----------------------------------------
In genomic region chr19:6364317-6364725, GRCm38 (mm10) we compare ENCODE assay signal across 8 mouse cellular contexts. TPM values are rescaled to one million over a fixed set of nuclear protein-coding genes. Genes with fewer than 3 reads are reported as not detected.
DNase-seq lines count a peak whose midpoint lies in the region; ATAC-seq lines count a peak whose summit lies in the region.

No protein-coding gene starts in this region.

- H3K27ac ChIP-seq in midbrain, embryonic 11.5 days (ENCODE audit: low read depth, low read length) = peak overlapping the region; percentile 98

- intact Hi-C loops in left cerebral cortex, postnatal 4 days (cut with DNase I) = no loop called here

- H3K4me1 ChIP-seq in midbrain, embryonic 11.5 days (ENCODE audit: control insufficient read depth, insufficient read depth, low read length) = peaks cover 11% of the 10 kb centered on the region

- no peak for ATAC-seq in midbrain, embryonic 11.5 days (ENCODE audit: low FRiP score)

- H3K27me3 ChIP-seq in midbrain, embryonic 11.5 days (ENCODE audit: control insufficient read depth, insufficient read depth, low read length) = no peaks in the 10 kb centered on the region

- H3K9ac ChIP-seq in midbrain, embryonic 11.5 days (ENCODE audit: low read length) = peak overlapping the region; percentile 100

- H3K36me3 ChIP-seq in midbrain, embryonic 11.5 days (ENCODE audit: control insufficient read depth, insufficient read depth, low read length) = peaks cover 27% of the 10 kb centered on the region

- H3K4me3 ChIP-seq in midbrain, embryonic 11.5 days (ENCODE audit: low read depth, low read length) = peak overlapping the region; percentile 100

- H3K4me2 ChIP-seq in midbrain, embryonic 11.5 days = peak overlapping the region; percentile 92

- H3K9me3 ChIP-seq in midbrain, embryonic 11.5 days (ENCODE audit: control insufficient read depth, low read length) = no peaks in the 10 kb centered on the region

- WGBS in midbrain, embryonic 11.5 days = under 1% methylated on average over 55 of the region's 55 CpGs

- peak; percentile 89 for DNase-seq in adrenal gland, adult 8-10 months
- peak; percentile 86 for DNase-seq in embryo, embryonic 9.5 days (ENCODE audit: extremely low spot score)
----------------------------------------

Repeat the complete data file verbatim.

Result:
In genomic region chr19:6364317-6364725, GRCm38 (mm10) we compare ENCODE assay signal across 8 mouse cellular contexts. TPM values are rescaled to one million over a fixed set of nuclear protein-coding genes. Genes with fewer than 3 reads are reported as not detected.
DNase-seq lines count a peak whose midpoint lies in the region; ATAC-seq lines count a peak whose summit lies in the region.

No protein-coding gene starts in this region.

- H3K27ac ChIP-seq in midbrain, embryonic 11.5 days (ENCODE audit: low read depth, low read length) = peak overlapping the region; percentile 98

- intact Hi-C loops in left cerebral cortex, postnatal 4 days (cut with DNase I) = no loop called here

- H3K4me1 ChIP-seq in midbrain, embryonic 11.5 days (ENCODE audit: control insufficient read depth, insufficient read depth, low read length) = peaks cover 11% of the 10 kb centered on the region

- no peak for ATAC-seq in midbrain, embryonic 11.5 days (ENCODE audit: low FRiP score)

- H3K27me3 ChIP-seq in midbrain, embryonic 11.5 days (ENCODE audit: control insufficient read depth, insufficient read depth, low read length) = no peaks in the 10 kb centered on the region

- H3K9ac ChIP-seq in midbrain, embryonic 11.5 days (ENCODE audit: low read length) = peak overlapping the region; percentile 100

- H3K36me3 ChIP-seq in midbrain, embryonic 11.5 days (ENCODE audit: control insufficient read depth, insufficient read depth, low read length) = peaks cover 27% of the 10 kb centered on the region

- H3K4me3 ChIP-seq in midbrain, embryonic 11.5 days (ENCODE audit: low read depth, low read length) = peak overlapping the region; percentile 100

- H3K4me2 ChIP-seq in midbrain, embryonic 11.5 days = peak overlapping the region; percentile 92

- H3K9me3 ChIP-seq in midbrain, embryonic 11.5 days (ENCODE audit: control insufficient read depth, low read length) = no peaks in the 10 kb centered on the region

- WGBS in midbrain, embryonic 11.5 days = under 1% methylated on average over 55 of the region's 55 CpGs

- peak; percentile 89 for DNase-seq in adrenal gland, adult 8-10 months
- peak; percentile 86 for DNase-seq in embryo, embryonic 9.5 days (ENCODE audit: extremely low spot score)